A Lawyer Reads…the Facebook Terms of Service and Data Policy (Part 3)

In the modern, digital world, each of us is asked to read and accept hundreds of pages of terms and conditions governing the way we use our products and services.  While no one could be expected to read every term (especially for entertainment or other “low risk” services), as a specialist in reading and drafting such documents, a lawyer can offer insight into just how they operate (and what rights the average user gives away when they sign on the dotted line). 

In “A Lawyer Reads…”, we’ll take a deeper dive into a few of those little-read contracts, terms, and conditions in an effort to provide just a bit of that insight. 

For more, check out www.hoeglaw.com or drop Rick a line at rhoeg@hoeglaw.com.

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Today we finish our reading of the Facebook Data Policy with discussions on data deletion, what happens when the law comes calling, Europe, and more.

Interested in how we got here?  Check out Part 1 and Part 2!


Facebook Click

How can you manage or delete information about yourself?

You can manage the content and information you share when you use Facebook through the Activity Log tool. You can also download information associated with your Facebook account through our Download Your Information tool.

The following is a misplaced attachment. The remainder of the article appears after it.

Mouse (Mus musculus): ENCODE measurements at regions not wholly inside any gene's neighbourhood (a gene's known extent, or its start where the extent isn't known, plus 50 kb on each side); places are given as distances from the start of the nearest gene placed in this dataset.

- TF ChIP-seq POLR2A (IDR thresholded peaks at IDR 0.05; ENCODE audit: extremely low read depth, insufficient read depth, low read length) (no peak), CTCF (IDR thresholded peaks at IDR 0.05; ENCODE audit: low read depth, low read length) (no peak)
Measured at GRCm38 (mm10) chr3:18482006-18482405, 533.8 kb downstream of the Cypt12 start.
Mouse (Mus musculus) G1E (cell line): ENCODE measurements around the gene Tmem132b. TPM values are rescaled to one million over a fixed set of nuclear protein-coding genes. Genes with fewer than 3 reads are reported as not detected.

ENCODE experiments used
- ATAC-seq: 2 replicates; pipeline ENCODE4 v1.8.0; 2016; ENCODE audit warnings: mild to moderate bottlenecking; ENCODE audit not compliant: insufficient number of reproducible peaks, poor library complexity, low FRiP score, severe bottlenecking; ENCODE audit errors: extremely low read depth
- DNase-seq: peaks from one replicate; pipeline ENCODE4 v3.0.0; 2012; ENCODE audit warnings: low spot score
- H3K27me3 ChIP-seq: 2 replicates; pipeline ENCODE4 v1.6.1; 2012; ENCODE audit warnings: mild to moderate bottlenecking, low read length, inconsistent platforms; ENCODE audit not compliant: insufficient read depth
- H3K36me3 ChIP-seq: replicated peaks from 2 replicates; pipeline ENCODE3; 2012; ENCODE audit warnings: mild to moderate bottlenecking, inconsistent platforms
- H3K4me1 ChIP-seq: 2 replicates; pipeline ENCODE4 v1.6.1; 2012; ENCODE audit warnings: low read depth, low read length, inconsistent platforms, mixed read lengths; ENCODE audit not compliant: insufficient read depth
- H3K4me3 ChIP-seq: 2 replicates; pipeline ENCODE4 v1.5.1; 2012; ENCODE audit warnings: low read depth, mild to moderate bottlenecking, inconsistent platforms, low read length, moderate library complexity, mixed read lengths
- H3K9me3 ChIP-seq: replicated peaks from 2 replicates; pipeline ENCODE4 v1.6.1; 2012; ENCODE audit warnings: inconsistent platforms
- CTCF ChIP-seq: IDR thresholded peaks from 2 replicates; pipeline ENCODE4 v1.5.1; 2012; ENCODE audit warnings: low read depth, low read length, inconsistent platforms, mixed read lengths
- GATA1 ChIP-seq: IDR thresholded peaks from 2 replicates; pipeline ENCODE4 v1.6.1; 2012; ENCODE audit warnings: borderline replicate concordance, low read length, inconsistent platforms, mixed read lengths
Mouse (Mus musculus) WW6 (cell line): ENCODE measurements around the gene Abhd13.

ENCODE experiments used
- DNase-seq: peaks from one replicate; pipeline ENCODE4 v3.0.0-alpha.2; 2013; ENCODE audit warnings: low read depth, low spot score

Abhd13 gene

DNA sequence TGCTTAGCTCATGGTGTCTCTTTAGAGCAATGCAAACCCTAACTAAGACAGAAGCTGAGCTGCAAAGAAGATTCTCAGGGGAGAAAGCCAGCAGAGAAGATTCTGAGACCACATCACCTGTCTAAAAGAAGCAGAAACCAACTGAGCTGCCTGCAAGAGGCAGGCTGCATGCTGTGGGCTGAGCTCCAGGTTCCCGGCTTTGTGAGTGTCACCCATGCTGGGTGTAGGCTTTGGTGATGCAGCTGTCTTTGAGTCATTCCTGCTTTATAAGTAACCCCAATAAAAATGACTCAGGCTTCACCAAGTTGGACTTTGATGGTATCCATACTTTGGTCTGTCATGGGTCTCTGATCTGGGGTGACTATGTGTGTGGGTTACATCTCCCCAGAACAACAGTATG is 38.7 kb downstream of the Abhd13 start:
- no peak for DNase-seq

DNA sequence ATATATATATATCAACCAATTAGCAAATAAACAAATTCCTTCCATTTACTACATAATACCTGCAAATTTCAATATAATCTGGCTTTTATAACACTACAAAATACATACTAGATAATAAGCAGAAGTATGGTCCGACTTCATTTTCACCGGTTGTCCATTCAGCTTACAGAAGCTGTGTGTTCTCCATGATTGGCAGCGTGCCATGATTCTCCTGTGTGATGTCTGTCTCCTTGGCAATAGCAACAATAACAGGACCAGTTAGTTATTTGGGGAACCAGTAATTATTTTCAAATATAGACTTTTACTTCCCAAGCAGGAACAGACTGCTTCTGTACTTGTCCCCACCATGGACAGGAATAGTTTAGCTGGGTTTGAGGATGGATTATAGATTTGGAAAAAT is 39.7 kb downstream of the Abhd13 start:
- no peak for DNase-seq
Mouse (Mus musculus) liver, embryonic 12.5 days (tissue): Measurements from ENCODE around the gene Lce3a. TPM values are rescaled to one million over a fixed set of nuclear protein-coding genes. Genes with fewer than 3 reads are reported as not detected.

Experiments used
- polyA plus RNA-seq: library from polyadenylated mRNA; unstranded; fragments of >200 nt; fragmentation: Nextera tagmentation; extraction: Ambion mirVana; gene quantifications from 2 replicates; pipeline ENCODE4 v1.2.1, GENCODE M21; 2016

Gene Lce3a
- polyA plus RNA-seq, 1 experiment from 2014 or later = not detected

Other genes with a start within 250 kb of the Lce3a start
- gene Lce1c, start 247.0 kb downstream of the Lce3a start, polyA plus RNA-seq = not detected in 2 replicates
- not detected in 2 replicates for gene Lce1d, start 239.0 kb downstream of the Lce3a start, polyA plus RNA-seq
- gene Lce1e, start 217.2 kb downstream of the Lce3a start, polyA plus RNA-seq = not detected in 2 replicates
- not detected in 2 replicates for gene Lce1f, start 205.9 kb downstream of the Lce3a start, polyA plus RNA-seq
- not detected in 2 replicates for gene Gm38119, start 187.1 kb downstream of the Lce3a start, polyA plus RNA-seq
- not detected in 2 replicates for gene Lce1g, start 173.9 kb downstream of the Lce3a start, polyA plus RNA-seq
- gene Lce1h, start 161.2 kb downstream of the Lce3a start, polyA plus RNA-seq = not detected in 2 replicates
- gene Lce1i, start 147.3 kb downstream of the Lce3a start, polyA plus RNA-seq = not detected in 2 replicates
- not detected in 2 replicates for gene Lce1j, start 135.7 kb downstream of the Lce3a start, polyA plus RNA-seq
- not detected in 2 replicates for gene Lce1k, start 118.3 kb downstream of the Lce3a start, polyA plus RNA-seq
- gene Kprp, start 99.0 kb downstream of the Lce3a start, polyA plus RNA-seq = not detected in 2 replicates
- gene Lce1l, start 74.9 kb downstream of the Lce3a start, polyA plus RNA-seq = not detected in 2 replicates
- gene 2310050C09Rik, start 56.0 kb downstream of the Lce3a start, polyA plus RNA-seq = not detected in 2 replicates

The links provided here are interesting.  They point to (more) help center pages, but describe tools within the Facebook application itself.  The “Activity Log” is described as “a list of your posts and activity, from today back to the very beginning, [and] stories and photos you’ve been tagged in, as well as the connections you’ve made”.  In other words, everything you’ve done (or had done to you) directly on Facebook.

Perhaps more interestingly, the “Download Your Information” is described by Facebook as a tool which allows users to download “the personal data from their Facebook account that we hold about them”.  Of particular note here, the categories of available information include “Ad Topics”, “Location History”, “Calls and Messages”, and other information that we discussed earlier, but which the average user may not expect is being collected by the company.

(For reference, the tool says that I am likely to be interested in, among other things, the Dexter TV Series, Lyft, and “Track and Field”.  It also includes a listing of all advertisers who have uploaded advertisements with my information based on “lists provided to them”.  As you might expect, this list is very long and includes many companies with which I have no present relationship (and, indeed, have never previously interacted); i.e., my information was sold or otherwise transferred to them.)

We store data for as long as it is necessary to provide products and services to you and others, including those described above. Information associated with your account will be kept until your account is deleted, unless we no longer need the data to provide products and services.

This should be read as “We will keep your information until you delete your account.”  The extra verbiage is nice, but as Facebook can always say that it needs user information to provide the primary Facebook service, it will retain most information until a user “goes away.”